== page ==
As Crisis Bites, UK Changes Stance on Tibet
After a century of hedging, Britain says region is part of China
By Jason Farago,  Newser Staff
Posted Nov 25, 2008 8:25 AM CST
A monk sits close to on spare altar in his small room witha framed portrait of the Dalai Lama, at the Labrang Monastery in Xiahe, Tibet, Monday, Nov. 24, 2008.   (AP Photo/ Elizabeth Dalziel)
camera-icon View 5 more images

(Newser) – Last month Gordon Brown called on China to pump more money into the International Monetary Fund, whose coffers are nearly bare as more nations succumb to the global financial crisis. Only a few days later, writes Robert Barnett in the New York Times, the British government quietly announced a change to a century-old policy: It explicitly recognized Tibet as a part of China.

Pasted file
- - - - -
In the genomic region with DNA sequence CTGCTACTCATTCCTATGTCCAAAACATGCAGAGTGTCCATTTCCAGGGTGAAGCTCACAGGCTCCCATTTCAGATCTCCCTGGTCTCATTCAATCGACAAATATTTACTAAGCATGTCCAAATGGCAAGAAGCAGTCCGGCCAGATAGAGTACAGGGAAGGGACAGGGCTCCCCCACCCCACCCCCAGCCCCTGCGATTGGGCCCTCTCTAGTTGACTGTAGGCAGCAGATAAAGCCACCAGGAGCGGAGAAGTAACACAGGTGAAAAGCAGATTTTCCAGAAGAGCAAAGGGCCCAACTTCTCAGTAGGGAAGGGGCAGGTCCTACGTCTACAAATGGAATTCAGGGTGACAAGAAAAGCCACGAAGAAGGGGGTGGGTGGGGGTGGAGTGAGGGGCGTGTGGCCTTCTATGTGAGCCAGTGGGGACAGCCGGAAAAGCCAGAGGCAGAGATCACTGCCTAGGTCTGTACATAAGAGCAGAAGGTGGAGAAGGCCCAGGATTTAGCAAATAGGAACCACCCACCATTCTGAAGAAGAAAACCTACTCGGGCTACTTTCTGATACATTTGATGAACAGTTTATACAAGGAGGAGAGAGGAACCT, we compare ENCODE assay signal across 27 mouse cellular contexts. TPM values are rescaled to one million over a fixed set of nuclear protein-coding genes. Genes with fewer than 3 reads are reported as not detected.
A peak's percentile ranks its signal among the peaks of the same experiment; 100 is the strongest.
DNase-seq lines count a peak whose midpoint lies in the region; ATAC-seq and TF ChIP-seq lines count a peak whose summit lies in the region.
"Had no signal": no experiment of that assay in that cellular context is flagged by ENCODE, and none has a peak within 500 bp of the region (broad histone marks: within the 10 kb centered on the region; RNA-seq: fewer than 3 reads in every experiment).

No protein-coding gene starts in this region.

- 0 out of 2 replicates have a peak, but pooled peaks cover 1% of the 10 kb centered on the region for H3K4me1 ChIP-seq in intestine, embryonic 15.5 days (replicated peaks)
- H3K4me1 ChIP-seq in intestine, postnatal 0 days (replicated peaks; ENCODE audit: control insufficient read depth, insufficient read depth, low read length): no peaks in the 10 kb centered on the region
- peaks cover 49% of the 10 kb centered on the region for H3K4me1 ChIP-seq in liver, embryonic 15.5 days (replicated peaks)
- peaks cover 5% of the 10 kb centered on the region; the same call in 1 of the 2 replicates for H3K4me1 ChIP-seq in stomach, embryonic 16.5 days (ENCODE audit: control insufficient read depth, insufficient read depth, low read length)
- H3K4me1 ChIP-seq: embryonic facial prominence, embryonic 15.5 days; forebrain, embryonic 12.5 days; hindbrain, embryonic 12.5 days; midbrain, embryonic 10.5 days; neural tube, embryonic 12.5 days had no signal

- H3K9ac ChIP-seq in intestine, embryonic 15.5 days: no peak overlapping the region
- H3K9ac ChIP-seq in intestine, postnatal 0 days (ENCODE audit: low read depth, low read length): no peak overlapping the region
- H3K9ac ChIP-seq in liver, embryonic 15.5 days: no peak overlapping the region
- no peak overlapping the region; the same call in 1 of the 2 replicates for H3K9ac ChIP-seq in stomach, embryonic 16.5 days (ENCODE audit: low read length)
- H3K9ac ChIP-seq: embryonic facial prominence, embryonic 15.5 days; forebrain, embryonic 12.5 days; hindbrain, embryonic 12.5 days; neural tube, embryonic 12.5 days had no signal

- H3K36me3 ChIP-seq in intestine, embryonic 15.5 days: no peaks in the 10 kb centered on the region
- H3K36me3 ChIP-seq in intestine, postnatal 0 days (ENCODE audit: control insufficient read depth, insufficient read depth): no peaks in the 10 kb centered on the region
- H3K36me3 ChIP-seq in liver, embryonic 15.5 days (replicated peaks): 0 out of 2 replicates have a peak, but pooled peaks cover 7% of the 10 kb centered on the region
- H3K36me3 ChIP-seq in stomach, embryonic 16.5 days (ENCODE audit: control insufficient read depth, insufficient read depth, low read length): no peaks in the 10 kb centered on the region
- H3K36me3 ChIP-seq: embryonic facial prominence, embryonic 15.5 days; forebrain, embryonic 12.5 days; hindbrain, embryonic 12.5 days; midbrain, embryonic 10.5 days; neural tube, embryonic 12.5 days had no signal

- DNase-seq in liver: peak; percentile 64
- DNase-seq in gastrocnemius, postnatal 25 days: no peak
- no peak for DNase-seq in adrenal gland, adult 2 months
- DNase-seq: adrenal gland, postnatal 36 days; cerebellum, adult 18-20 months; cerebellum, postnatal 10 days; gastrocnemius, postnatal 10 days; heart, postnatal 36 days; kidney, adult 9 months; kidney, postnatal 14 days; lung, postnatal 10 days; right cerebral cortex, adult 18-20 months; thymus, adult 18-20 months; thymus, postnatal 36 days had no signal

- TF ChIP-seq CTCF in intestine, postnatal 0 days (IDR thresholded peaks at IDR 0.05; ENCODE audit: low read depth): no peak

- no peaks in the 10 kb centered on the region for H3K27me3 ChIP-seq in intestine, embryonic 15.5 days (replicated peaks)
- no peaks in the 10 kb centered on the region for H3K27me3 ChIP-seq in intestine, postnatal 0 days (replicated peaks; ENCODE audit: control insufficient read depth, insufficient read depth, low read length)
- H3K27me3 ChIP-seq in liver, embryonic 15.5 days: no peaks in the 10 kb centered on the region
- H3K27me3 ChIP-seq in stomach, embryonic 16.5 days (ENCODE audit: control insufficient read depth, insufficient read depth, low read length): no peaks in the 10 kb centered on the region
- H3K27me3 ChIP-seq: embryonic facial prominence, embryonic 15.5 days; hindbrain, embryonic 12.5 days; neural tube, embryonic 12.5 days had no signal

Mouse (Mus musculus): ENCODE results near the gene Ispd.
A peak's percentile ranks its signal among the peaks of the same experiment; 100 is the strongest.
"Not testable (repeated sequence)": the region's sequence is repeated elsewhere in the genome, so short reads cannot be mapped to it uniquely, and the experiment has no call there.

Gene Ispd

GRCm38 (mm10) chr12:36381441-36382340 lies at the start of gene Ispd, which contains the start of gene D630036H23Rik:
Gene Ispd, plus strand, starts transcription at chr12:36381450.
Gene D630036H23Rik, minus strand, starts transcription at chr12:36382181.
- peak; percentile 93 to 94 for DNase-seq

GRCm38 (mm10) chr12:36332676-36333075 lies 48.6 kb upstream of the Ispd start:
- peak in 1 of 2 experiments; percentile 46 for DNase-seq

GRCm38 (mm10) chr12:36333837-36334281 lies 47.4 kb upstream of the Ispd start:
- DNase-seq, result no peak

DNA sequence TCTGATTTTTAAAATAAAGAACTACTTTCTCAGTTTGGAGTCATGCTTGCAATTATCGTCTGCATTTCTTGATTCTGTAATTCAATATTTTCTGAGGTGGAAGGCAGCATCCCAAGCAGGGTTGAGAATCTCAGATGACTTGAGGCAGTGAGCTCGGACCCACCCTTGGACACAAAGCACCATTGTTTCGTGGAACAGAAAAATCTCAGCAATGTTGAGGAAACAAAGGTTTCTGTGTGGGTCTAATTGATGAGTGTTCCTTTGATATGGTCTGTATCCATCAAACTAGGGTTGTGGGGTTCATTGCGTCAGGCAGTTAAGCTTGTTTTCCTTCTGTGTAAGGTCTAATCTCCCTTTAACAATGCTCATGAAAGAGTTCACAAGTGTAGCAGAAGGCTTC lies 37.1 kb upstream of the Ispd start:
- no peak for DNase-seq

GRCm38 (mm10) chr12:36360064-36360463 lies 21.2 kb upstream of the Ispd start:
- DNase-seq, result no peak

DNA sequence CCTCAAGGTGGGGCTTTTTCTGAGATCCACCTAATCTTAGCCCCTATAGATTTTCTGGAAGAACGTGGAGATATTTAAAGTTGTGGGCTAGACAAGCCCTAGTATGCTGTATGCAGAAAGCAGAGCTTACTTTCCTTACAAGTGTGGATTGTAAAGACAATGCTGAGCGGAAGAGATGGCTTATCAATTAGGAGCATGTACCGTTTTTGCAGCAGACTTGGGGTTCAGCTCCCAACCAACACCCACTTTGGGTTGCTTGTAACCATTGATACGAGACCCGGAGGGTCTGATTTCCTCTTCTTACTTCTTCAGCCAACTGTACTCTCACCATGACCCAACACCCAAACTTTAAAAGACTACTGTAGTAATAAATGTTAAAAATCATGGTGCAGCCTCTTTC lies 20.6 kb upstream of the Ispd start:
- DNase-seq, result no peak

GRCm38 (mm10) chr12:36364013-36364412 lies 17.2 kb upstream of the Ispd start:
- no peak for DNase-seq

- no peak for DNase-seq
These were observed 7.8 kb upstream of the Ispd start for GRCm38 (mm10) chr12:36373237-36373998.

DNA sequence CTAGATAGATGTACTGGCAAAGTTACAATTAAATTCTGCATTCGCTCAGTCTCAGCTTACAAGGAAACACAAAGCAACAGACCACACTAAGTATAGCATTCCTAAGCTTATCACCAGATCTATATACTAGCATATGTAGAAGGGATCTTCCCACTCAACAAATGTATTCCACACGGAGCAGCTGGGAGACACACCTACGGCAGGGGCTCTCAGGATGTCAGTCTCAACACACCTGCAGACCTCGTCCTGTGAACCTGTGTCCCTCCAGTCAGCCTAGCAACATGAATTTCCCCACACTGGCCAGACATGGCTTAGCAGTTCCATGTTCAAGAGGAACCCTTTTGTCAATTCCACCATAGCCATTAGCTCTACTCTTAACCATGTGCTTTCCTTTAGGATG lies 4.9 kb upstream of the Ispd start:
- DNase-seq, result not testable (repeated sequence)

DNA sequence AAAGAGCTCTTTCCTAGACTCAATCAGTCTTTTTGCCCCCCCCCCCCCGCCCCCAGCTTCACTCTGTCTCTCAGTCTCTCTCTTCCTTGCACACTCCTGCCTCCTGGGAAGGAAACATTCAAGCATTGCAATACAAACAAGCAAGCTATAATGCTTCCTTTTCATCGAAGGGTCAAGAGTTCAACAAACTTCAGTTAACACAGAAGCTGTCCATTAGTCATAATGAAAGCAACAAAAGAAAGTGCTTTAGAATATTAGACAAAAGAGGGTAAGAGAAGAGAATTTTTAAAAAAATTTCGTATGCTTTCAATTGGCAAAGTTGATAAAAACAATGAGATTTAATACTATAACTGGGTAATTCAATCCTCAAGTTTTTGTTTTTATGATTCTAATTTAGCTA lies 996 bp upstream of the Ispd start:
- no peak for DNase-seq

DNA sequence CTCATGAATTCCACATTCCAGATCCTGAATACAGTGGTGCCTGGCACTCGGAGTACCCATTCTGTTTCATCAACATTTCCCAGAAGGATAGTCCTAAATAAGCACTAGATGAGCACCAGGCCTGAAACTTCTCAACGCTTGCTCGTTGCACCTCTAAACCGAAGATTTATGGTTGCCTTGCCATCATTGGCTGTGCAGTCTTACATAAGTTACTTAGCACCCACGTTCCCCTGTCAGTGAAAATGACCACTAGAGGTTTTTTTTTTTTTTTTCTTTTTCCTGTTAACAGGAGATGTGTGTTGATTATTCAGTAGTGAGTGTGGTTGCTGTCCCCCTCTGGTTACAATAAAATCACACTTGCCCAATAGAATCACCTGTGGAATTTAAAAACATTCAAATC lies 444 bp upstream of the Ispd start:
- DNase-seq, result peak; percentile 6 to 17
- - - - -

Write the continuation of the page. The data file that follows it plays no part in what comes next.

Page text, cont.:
Britain had ambiguously recognized China's de facto control over Tibet, but not its complete sovereignty—a view the government called a colonial "anachronism." Whether or not China demanded a tit-for-tat, Beijing has won its biggest diplomatic victory on Tibet since Nixon's day. The result is a substantial weakening of Tibet's hand as China steps up its opposition to Tibetan autonomy, and a testament that "Western powers should not rewrite history to get support in the financial crisis."